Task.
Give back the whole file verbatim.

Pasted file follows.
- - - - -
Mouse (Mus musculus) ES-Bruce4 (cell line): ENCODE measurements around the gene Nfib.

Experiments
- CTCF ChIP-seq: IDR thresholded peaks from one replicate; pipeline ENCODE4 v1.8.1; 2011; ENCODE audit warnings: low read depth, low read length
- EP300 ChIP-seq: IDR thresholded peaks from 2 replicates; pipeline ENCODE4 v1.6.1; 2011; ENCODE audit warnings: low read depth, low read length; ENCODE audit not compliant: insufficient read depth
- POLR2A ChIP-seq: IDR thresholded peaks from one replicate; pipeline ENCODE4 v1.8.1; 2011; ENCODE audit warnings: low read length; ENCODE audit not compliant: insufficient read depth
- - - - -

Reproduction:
Mouse (Mus musculus) ES-Bruce4 (cell line): ENCODE measurements around the gene Nfib.

Experiments
- CTCF ChIP-seq: IDR thresholded peaks from one replicate; pipeline ENCODE4 v1.8.1; 2011; ENCODE audit warnings: low read depth, low read length
- EP300 ChIP-seq: IDR thresholded peaks from 2 replicates; pipeline ENCODE4 v1.6.1; 2011; ENCODE audit warnings: low read depth, low read length; ENCODE audit not compliant: insufficient read depth
- POLR2A ChIP-seq: IDR thresholded peaks from one replicate; pipeline ENCODE4 v1.8.1; 2011; ENCODE audit warnings: low read length; ENCODE audit not compliant: insufficient read depth